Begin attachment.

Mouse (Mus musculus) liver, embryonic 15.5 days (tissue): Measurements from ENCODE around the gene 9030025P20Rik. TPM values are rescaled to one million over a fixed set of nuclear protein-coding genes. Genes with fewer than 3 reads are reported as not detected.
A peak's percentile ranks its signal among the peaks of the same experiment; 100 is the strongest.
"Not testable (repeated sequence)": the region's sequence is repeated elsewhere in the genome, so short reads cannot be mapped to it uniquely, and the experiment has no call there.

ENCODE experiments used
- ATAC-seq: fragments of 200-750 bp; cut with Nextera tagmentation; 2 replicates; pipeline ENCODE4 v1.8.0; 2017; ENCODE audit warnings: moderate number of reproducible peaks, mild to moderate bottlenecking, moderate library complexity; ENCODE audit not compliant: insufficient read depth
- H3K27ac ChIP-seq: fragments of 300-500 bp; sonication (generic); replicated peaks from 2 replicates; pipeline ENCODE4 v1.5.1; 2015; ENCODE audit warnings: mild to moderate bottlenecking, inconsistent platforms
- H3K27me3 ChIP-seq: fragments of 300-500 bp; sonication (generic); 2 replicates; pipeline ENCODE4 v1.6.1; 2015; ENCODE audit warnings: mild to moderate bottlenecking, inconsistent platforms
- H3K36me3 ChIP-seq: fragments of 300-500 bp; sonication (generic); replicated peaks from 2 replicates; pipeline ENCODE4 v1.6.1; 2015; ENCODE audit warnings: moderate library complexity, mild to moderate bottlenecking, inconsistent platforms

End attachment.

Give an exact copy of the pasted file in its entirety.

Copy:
Mouse (Mus musculus) liver, embryonic 15.5 days (tissue): Measurements from ENCODE around the gene 9030025P20Rik. TPM values are rescaled to one million over a fixed set of nuclear protein-coding genes. Genes with fewer than 3 reads are reported as not detected.
A peak's percentile ranks its signal among the peaks of the same experiment; 100 is the strongest.
"Not testable (repeated sequence)": the region's sequence is repeated elsewhere in the genome, so short reads cannot be mapped to it uniquely, and the experiment has no call there.

ENCODE experiments used
- ATAC-seq: fragments of 200-750 bp; cut with Nextera tagmentation; 2 replicates; pipeline ENCODE4 v1.8.0; 2017; ENCODE audit warnings: moderate number of reproducible peaks, mild to moderate bottlenecking, moderate library complexity; ENCODE audit not compliant: insufficient read depth
- H3K27ac ChIP-seq: fragments of 300-500 bp; sonication (generic); replicated peaks from 2 replicates; pipeline ENCODE4 v1.5.1; 2015; ENCODE audit warnings: mild to moderate bottlenecking, inconsistent platforms
- H3K27me3 ChIP-seq: fragments of 300-500 bp; sonication (generic); 2 replicates; pipeline ENCODE4 v1.6.1; 2015; ENCODE audit warnings: mild to moderate bottlenecking, inconsistent platforms
- H3K36me3 ChIP-seq: fragments of 300-500 bp; sonication (generic); replicated peaks from 2 replicates; pipeline ENCODE4 v1.6.1; 2015; ENCODE audit warnings: moderate library complexity, mild to moderate bottlenecking, inconsistent platforms